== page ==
Legendary comic book writer Garth Ennis (pictured above) is no stranger to having his work adapted onto the screen. Not only have his stories with legacy characters such Constantine and The Punisher influenced the development of their on-screen counterparts, but his 1995 book Preacher and his 2006 creation The Boys have both been developed into TV series for Prime Video.
With big names behind both adaptations – Eric Kripke for The Boys and Seth Rogan for Preacher – it’s no wonder that both have been big successes for the streaming service, with Preacher running for four seasons and The Boys recently being renewed for a fourth season of its own, not to mention the fact that it’s spawned off a bunch of spin-off shows like Diabolical and Gen V.
For Ennis, who we recently sat down with at Lucca Comics & Games, he’s “perfectly happy with both” adaptations because… well… it means more people are reading his stories.
“My priority is that they would last as long as possible and continue to sell my books,” he laughs. “That’s not just true from the commercial point of view. That’s to keep my story current.
“In both cases, Preacher and The Boys have now found audiences beyond anything I could have hoped for. Without those shows, both would have done what sales on things like that do which is [go down], instead, suddenly they’ve shot up. So yeah, that’s my main priority, and they’ve succeeded admirably in both cases!”
An Ennis character that has yet to be adapted is Hitman. An ex-Marine Gulf War veteran turned contract metahuman killer – you’d think Hitman would be ideal to be waved over by the adaptation wand, and when asked whether DC’s new head honcho James Gunn would work well for the character, Ennis is keen.
“I’d like to see that happen,” he says. “I think judging by some of the work he’s done on Peacemaker, James Gunn very definitely would be the right choice [for Hitman] but I have given up trying to anticipate and guess what is going to be adapted
“I will say this, one stumbling block for Hitman could be the same as it is for the Punisher: guns. That could be a problem.”
Speaking of guns, Ennis has also created a lot of comics in the western and war genres, and it’s in the latter where he’d be most excited – and most nervous – about seeing an adaptation from.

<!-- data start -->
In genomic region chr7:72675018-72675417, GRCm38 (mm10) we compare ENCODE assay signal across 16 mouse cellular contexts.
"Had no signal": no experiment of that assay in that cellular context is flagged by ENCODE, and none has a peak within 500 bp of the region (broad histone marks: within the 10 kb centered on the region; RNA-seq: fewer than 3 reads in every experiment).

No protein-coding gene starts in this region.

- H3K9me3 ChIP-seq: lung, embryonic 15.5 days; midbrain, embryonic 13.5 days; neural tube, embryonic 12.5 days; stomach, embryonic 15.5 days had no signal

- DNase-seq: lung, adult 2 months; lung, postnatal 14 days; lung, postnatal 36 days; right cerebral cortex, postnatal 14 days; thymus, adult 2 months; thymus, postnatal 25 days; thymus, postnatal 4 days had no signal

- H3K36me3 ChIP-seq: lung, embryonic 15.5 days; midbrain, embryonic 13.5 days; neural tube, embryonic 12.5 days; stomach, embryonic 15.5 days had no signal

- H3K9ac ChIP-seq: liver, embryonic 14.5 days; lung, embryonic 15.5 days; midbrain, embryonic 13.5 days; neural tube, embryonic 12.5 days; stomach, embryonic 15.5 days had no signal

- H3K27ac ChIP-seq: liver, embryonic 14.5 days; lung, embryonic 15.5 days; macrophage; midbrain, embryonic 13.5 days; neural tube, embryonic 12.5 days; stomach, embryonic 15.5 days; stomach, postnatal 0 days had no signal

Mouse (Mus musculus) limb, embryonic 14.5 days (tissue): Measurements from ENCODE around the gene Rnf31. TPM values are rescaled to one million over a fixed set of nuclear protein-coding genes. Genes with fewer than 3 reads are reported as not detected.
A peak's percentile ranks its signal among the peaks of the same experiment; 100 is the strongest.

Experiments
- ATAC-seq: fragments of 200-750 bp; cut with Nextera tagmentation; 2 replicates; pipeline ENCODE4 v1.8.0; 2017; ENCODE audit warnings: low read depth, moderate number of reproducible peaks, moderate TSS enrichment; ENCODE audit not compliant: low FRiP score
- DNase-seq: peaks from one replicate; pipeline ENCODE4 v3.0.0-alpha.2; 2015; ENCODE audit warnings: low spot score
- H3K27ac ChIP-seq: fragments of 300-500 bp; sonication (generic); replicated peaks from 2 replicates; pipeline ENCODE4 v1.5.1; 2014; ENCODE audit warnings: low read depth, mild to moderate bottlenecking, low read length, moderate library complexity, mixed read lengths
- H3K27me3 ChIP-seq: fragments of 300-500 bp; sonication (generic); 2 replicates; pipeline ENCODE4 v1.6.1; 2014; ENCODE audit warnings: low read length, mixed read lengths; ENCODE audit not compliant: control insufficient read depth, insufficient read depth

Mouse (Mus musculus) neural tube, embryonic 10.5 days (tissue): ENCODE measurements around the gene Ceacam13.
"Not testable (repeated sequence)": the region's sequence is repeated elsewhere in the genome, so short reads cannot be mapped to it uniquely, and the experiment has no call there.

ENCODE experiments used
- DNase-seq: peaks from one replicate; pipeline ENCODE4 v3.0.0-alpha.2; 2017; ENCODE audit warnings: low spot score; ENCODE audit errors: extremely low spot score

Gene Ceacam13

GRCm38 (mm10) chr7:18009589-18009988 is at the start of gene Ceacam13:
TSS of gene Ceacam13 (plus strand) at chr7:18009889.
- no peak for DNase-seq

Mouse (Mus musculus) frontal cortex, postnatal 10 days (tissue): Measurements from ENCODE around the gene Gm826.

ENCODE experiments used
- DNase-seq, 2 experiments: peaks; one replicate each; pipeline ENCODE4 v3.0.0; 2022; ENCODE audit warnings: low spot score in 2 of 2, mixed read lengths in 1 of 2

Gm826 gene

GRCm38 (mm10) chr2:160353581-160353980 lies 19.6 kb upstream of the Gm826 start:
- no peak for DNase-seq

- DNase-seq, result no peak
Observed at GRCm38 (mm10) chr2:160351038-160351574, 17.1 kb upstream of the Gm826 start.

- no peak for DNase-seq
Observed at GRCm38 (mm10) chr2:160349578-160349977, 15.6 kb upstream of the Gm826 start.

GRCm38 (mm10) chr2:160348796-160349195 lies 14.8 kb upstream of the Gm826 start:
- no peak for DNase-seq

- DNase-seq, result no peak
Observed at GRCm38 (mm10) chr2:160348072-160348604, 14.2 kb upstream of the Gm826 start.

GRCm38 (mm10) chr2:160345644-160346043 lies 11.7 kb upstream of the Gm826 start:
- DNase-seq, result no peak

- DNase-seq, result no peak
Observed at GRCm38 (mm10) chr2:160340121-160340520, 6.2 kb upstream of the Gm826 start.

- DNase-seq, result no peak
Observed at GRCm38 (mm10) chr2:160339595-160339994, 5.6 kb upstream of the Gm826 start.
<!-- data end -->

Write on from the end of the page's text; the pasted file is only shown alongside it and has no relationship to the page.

“I think the [comics] I would want to see adapted most are probably also the ones I’m most apprehensive about. And those would be some of my war stories,” he confesses. “I’d be fascinated to see an adaptation of Night Witches or Sara or some of the other war stories, but I’d be nervous about them getting Hollywood-ised.”
Being an avid reader of British war comics as a kid, Ennis has gone on to make his own stamp on the genre, writing war comics like War Stories, Battlefields, The Stringbags, Battle Action and many more.
He’s also spoken before on the importance of being truthful to these stories, so it’s no surprise that he’d be nervous about an adaptation of them.
“Some very, very good war movies have come out of Hollywood, but some pretty bad ones have come out as well,” he says. “And given that we’re talking about things that happened to real people, I would probably be more nervous about things going wrong in that department than any other.
“I feel a real responsibility when I write war fiction to try to get at the truth of what happened and to honour the memories of the people who fought and served. Were things to go wrong in the way we’re talking about here in those stories, and I would have my name on [them]… I would be extremely nervous about the results.”
A comic book he’s skeptical about getting the adaptation treatment it deserves is Dreaming Eagles, which he wrote in 2016
“It’s about the Tuskegee Airmen, the African American fighter pilots who flew for the US Army Air Force in World War Two,” he explains. “[They] had to overcome prejudice at home and fight the Nazis at the front and I tried to be as honest as possible about what they achieved and what they were up against.
“There’s a movie called Red Tails which I think dishonoured the memory of the Tuskegee Airmen by suggesting that they did things that they didn’t. It didn’t besmirch their reputation but I feel that it failed to catch what they were all about by reducing the actions they took part in to almost a Saturday morning cartoon. Which I don’t think does anyone any favours and I use that phrase because I believe that is what the producer George Lucas specifically asked for.
“I think they deserve better than that.”
This interview took place at the 2023 Lucca Comics & Games. The Boys and Preacher are both available now on Prime Video.